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Pers Soc Psychol Rev. 1999;3(2):123-57.

Psychophysiological assessment of prejudice: past research, current status, and future directions.

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Department of Psychology, Lake Forest College, IL, USA.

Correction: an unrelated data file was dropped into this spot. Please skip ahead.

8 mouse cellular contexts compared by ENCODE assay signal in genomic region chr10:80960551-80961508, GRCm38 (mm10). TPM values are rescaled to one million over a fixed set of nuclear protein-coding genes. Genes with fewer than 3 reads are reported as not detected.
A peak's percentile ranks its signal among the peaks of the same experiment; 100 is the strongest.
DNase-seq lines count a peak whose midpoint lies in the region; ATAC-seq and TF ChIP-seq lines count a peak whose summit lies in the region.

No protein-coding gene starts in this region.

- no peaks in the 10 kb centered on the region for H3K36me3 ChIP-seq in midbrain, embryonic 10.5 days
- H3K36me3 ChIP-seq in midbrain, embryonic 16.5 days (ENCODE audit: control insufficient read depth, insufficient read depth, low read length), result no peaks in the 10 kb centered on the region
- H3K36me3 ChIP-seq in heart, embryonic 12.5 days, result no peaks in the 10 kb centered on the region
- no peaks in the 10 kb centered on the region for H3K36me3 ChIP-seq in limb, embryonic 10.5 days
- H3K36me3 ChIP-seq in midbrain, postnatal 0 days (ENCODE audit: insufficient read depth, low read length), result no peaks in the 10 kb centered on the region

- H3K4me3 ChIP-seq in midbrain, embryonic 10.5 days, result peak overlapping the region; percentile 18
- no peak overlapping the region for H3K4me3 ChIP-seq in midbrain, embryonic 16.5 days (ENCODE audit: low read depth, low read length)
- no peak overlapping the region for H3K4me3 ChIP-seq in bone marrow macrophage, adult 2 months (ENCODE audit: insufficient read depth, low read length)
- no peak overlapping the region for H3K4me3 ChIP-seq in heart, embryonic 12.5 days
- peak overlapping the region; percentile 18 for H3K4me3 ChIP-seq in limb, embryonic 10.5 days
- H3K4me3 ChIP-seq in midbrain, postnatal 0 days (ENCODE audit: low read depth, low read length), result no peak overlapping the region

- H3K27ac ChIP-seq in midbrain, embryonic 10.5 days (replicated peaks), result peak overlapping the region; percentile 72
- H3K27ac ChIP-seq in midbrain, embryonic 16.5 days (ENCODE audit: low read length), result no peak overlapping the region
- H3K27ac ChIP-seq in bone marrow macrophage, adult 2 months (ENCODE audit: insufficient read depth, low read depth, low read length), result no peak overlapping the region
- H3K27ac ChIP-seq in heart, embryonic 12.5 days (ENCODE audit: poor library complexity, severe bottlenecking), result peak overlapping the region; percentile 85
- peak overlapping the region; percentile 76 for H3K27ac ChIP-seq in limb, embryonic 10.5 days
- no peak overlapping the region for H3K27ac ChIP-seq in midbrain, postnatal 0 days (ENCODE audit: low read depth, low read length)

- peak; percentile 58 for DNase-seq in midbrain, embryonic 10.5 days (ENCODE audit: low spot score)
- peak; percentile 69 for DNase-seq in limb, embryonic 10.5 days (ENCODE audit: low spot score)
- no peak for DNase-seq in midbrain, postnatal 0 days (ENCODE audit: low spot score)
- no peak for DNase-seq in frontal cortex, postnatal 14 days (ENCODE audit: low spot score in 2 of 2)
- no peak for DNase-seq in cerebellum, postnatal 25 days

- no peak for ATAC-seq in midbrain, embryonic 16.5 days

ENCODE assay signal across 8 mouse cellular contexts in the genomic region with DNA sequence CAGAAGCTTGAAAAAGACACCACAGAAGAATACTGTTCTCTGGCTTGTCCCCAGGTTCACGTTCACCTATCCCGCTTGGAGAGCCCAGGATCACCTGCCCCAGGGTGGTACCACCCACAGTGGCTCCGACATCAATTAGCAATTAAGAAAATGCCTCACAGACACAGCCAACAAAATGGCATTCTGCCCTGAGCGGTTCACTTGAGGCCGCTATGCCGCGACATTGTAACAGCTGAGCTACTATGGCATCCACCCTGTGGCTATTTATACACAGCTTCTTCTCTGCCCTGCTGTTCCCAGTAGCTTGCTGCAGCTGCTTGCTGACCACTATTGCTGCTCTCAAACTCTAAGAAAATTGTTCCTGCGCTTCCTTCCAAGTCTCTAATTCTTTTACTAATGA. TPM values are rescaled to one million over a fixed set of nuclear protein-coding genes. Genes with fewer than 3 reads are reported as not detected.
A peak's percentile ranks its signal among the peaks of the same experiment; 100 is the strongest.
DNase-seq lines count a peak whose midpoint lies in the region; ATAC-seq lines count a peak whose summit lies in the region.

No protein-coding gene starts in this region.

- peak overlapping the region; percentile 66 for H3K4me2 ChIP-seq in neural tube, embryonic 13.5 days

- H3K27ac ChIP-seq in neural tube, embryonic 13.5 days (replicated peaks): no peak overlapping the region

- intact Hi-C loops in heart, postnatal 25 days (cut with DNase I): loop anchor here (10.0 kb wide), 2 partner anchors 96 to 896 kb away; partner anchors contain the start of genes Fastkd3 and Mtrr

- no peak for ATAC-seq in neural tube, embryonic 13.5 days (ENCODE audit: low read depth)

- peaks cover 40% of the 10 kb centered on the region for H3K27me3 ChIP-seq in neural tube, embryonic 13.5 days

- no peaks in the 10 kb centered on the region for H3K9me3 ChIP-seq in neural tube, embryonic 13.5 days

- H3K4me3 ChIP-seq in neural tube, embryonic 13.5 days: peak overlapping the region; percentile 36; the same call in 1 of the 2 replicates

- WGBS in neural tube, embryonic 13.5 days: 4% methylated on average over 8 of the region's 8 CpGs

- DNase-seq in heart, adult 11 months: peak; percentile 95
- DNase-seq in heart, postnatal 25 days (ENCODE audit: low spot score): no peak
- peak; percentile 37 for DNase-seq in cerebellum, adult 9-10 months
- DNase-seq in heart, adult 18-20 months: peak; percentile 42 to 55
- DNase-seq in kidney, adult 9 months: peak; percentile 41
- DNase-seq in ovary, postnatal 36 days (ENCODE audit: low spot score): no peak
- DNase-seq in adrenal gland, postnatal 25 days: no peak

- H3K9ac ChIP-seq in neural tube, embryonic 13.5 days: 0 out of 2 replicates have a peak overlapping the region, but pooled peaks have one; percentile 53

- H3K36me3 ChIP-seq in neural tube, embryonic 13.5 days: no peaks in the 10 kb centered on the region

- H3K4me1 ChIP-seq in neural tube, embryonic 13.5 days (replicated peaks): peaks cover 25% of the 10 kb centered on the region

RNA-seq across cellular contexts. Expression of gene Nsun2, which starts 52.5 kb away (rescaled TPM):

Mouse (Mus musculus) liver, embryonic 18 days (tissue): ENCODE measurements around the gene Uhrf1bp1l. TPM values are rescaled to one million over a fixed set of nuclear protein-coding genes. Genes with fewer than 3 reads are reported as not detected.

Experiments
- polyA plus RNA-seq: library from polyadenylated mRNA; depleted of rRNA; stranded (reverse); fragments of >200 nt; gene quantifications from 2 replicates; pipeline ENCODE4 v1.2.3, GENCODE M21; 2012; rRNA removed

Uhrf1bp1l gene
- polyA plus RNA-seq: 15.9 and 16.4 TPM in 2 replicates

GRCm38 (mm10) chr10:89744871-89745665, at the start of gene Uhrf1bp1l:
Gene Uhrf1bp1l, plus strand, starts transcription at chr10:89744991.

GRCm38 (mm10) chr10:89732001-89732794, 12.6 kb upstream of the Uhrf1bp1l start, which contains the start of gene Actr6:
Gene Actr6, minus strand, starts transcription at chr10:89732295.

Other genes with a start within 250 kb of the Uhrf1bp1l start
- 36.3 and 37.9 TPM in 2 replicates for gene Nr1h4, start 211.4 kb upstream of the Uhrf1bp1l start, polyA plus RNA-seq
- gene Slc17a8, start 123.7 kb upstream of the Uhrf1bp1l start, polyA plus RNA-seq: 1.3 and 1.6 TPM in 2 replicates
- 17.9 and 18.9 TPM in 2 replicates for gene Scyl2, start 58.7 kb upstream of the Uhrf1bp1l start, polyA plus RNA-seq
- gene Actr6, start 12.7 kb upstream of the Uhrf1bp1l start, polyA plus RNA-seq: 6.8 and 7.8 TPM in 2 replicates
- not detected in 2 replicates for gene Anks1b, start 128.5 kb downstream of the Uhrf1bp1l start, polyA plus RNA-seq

Many early studies of prejudice adopted psychophysiological measures as a way to circumvent the limitations of self-report instruments. Despite serious methodological weaknesses, that literature consistently points to the value of physiological probes as nonreactive indexes of affective responses to target stimuli. Possible reasons for the virtual abandonment of psychophysiological approaches in the study of prejudice over the last 15 years are outlined, and their reintroduction is advocated on methodological and conceptual grounds. Theoretical perspectives and empirical research in a closely related area, the psychophysiology of emotion, are reviewed and the implications of this literature for the study of prejudice are discussed. Several psychophysiological approaches have been found valuable for assessing the valence and intensity of emotional responses. The availability of these tools, together with the shifting theoretical zeitgeist, make prejudice research ready for a return to psychophysiological methodologies. A multi-method prejudice assessment model is proposed and its theoretical and heuristic advantages are discussed.

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